Content is king

“The bigger problem to solve is the content distribution first,” adds Farid. And that is easier said than done. Critics do not fail to point out that they are using semi-porn content to lure users, which Farid denies saying they only push out content that is anyways consumed in mass media like movies, television, and news media. “We cannot be accused of using pornography if we have a piece of content on Sunny Leone,” defends Farid. Nonetheless, he claims their algorithms pull down any vulgar content.

At the moment, 70 percent of their users are between 12 and 25 years and 70 percent are male from (86 percent) tier II and III cities. They have five percent international audience in Bangladesh (for the Bangla content), Canada, and Dubai.

Daily, three-and-a-half million content from ShareChat is shared on WhatsApp. Inside WhatsApp, their content has 20 times reshare on an average. 

Farid says they are working on bringing more women to the platform hence cannot afford to have content that will push them away.

Aman Kumar, Chief Business Officer at KalaGato, an India-focused data analytics firm, says, “ShareChat, in our opinion, is one of those truly unique ideas because of its derivative model. For if WhatsApp did not exist would ShareChat exist?”

Interestingly, early-stage investment firm Venture Highway, which has a minority stake in ShareChat, is advised by Neeraj Arora, business head at WhatsApp.

According to Aman’s data, when compared with other entertainment content, ShareChat has been able to show a remarkable growth in terms of market share (see chart 1). However, when compared to other news media in local languages (see chart 2), it is slowly making its presence felt in the face of the likes of DailyHunt, which is clearly the leader now.

Chart 1 (Source: KalaGato) (Infographic: Avinash Nair)
Chart 2 (Source: KalaGato) (Infographic: Avinash Nair)

Though its investors believe that it is time there was a desi social network for and by Indians like the Chinese have their WeChat, some industry watchers believe it will not be so easy to ignore the Facebook juggernaut in India.

“Let’s face the reality that Facebook and YouTube are formidable competition,” says an entrepreneur in the consumer media app space. He believes the UGC model will only dilute the brand as it is difficult to control the content being generated. “China can have its Bingo Live and other such apps, but in India, which advertiser will be willing to associate with a brand that caters to the lowest common denominator,” he points out.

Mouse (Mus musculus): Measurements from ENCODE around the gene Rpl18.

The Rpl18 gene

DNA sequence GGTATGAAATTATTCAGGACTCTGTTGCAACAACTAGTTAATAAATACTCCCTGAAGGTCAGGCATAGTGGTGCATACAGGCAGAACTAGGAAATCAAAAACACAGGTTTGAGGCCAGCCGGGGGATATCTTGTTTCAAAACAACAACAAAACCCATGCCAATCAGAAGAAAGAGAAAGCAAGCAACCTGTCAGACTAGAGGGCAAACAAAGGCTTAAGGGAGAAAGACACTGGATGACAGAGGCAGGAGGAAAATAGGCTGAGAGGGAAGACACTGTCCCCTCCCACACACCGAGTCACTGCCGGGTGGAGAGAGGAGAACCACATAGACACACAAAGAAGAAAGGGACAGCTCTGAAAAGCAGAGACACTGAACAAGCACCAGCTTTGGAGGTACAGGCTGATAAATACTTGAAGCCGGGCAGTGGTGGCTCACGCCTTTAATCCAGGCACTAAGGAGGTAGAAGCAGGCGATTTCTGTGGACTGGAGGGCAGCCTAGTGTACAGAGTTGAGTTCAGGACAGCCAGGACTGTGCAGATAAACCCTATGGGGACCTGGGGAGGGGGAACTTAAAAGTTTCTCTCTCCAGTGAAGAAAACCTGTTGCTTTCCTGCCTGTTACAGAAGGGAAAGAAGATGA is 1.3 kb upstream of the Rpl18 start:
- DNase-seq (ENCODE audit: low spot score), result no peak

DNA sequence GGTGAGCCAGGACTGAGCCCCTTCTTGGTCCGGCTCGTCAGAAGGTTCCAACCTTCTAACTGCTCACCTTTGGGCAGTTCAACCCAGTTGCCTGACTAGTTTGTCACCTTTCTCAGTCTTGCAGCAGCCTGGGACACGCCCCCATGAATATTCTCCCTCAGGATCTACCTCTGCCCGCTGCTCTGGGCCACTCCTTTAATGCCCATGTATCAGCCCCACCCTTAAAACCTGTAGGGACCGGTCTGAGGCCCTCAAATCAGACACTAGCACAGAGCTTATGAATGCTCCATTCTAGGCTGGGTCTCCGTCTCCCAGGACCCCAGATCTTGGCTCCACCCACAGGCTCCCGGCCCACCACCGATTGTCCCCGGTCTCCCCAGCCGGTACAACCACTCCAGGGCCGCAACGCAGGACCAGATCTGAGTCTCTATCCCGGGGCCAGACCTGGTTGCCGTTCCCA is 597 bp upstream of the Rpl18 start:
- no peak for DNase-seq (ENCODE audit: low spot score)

Towards a viable business

Answering for the three of them, Farid says that the most important lesson they have learned in their journey from coders to entrepreneurs is not to just follow their gut but to back it up with data. “I think why we failed 14 times is because of that,” he reflects.

In one of his trips to India's hinterlands (Bhainsli in Rajasthan), Ankush came across a group of youth playing a video game using a hotspot. It validated his startup's belief that Bharat was waiting to be disrupted.

Another important lesson they were taught while building ShareChat, he points out, was empathy for this user base. Though they all come from smaller cities in India themselves when they started out it was not as if they were focused on this target group.

Also read: Here’s how your small-town cousins have bragging rights over you this festive season

Anand, who led the first board meeting in their kitchen, says that despite their young age, the founders have an admirable maturity in handling their finances. “Our major cost goes towards server maintenance. Our technology is on par with WhatsApp that can deliver for networks like 2G and patchy networks,” adds Farid, claiming that they have been able to contain their burn rate. “With our cost per installs (CPI) and cost per thousand impressions (CPM) models sorted, we can break even,” he states, adding that it is a viable business.

Despite Facebook’s strong gains, social media penetration in India, according to ‘The Next Web’ report, remains relatively low with just 19 percent of the country’s total population using Facebook in June. Thus when Farid says, “Jeet toh hum rahe hi hai, kitni badi jeet ho yeh dekhna hai,” you almost want to believe him.